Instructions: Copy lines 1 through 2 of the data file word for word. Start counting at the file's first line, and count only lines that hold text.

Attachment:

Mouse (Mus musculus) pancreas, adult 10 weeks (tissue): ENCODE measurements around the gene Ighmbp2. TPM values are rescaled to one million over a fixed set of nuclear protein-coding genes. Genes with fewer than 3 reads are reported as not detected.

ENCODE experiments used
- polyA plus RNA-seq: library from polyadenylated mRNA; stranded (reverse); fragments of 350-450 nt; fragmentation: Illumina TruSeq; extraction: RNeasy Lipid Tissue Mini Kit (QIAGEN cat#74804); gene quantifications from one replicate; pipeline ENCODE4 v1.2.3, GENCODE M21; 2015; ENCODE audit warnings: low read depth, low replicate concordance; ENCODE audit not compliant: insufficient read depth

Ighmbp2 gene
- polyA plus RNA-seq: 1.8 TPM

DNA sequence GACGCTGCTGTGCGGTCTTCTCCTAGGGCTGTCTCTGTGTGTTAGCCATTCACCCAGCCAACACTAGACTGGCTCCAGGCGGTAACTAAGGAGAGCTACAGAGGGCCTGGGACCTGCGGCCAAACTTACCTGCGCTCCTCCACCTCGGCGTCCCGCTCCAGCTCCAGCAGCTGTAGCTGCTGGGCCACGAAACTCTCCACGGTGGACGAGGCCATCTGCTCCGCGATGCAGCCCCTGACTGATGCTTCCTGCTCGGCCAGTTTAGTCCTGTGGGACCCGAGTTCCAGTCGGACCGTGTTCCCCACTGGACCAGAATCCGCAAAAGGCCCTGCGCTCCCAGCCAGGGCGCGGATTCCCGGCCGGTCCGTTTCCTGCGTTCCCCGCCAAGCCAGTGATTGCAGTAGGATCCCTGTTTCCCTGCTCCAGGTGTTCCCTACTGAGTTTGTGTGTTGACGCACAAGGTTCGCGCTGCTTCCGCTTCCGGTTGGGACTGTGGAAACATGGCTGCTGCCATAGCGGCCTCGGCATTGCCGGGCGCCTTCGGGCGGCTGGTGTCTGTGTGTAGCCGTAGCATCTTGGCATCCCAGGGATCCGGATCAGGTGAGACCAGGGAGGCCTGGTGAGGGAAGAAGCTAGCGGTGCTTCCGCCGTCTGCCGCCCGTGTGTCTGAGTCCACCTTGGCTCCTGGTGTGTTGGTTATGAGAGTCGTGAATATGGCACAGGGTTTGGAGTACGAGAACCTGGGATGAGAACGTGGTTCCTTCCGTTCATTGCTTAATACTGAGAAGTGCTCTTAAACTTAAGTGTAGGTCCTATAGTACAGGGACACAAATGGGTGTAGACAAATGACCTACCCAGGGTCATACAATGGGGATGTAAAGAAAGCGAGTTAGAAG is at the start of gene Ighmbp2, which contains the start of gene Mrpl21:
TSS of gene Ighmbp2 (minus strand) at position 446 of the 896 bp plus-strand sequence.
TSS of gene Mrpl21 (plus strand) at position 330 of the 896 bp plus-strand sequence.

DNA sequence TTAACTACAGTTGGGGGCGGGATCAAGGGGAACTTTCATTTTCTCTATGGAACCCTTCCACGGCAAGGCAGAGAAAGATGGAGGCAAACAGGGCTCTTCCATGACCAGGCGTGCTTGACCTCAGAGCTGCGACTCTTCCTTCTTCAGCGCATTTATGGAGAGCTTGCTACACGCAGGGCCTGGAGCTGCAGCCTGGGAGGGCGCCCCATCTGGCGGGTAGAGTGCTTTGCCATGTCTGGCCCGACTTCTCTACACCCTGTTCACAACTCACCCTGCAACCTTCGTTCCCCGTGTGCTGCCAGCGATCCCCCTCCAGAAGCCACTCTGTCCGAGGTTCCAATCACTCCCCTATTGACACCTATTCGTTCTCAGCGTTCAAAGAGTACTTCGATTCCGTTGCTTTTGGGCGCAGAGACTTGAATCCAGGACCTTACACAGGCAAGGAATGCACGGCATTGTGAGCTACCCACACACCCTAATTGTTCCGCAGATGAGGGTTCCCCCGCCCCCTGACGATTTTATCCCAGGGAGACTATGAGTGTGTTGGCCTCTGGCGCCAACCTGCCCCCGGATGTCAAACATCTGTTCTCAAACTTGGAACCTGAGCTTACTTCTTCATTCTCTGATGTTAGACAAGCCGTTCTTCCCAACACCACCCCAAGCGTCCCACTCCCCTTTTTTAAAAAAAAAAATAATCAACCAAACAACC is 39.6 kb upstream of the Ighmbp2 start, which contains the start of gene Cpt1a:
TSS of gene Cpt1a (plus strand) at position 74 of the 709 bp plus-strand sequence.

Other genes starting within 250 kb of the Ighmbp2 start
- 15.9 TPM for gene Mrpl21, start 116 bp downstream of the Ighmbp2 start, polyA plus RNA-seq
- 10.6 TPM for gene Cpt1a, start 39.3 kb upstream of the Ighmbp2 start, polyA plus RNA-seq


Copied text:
Mouse (Mus musculus) pancreas, adult 10 weeks (tissue): ENCODE measurements around the gene Ighmbp2. TPM values are rescaled to one million over a fixed set of nuclear protein-coding genes. Genes with fewer than 3 reads are reported as not detected.

ENCODE experiments used